Class 2

Shakeel Ahmed, Pakistan

Masters in International Development Policy, Duke University
Shakeel holds a bachelor’s degree in mathematics and physics and a master’s degree in Kashmir studies from the University of Punjab. His focus is on the political history of Kashmir with a special interest in the current Kashmir conflict. Most recently Ahmed has been an assistant professor in the Department of Kashmir Studies at the University of Punjab, where he has taught Kashmir political history. He previously served as a private secretary to an advisor for the prime minister of Pakistan and as an inspector and labor officer in Pakistan’s Department of Industry and Labor. Fluent in Urdu, Kashmiri, Punjabi, and English, Ahmed’s experience as a Rotary World Peace Scholar will help him develop workable diplomatic solutions to the Kashmir and other conflicts.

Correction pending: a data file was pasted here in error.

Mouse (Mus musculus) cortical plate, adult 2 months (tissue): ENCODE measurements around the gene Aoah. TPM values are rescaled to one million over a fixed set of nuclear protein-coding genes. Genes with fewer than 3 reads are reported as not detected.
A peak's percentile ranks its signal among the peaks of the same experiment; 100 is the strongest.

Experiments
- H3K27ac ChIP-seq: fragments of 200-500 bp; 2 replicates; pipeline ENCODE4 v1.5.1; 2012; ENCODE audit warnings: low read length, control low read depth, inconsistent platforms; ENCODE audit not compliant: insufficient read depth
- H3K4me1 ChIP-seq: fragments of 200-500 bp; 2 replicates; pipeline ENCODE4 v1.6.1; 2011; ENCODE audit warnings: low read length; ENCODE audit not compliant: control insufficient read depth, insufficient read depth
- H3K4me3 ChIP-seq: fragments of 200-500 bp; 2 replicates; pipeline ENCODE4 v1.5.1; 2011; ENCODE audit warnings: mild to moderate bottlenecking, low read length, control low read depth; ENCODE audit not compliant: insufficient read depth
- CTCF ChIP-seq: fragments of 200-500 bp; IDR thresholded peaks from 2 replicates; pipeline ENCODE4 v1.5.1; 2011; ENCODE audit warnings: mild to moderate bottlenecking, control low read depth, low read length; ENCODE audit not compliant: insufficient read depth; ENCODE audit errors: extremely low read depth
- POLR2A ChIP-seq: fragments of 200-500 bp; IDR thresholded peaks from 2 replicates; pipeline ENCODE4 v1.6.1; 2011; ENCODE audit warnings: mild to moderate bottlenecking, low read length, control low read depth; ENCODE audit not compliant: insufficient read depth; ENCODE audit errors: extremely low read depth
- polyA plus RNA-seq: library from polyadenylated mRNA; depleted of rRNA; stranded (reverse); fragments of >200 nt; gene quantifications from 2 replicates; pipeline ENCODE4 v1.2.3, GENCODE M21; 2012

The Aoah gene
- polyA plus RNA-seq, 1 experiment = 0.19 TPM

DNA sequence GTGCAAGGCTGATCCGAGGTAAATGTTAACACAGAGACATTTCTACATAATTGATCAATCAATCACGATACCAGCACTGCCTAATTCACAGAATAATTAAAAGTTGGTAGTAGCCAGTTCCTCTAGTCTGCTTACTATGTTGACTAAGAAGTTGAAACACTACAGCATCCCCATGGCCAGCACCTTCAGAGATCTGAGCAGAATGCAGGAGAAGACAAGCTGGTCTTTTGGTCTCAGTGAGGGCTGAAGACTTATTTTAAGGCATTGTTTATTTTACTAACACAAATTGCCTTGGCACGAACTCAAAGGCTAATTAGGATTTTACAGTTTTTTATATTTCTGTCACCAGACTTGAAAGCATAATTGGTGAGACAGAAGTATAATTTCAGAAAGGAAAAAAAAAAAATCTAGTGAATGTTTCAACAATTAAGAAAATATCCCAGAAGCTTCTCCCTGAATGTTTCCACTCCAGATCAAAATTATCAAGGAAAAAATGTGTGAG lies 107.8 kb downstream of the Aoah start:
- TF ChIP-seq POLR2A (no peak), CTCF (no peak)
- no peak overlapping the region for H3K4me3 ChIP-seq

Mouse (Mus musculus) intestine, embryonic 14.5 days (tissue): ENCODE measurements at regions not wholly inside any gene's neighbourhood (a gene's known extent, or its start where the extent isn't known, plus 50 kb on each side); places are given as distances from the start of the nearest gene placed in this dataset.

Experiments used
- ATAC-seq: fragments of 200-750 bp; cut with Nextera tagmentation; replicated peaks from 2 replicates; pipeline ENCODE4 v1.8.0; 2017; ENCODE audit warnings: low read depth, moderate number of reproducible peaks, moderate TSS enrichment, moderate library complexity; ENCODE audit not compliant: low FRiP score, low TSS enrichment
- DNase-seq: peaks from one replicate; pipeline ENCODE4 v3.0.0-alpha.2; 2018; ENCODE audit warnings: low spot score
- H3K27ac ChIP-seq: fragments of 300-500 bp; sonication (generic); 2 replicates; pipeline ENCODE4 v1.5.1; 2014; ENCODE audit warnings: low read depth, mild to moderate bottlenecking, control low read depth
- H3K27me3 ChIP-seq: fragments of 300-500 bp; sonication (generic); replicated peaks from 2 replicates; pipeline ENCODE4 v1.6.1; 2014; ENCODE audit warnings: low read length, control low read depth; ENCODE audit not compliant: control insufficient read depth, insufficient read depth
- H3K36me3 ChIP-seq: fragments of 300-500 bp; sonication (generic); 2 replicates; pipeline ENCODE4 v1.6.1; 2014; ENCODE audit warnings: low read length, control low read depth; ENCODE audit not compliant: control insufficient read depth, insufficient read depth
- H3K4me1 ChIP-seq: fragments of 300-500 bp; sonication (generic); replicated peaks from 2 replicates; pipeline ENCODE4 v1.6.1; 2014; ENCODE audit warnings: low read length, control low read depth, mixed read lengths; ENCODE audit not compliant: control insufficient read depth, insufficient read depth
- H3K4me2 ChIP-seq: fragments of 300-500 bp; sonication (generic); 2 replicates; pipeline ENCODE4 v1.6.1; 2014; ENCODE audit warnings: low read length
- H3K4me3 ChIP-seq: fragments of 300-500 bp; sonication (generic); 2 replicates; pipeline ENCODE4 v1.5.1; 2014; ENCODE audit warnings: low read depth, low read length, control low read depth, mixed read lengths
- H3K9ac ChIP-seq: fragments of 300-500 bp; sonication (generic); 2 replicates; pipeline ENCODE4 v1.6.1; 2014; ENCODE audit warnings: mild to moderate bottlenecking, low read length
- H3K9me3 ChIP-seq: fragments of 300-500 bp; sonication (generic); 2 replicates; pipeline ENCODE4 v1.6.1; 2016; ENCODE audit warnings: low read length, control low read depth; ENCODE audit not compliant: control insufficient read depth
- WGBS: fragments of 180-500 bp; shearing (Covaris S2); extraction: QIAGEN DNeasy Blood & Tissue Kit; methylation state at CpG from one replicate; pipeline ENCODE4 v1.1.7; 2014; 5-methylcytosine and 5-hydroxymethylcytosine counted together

Sebastian López Azumendi, Argentina

Masters in International Development Policy, Duke University
Sebastian received a bachelor’s degree in law from the Universidad Nacional de La Plata (Argentina) where he also completed a year towards a Master’s in International Relations. He has researched trade integration and democracy in Latin America, a region where he has also focused in the Program in International Development Policy. In summer 2004, Sebastian worked in Geneva, Switzerland as an intern for the South Centre, an intergovernmental organization that promotes developing countries interests in international forums such as the United Nations and the World Trade Organization. After finishing his Master’s in International Development Policy, Sebastian hopes to work on conflict analysis in order to contribute to its mainstreaming in bilateral and international organizations.


Rajiv Jalota, India

Masters in International Development Policy, Duke University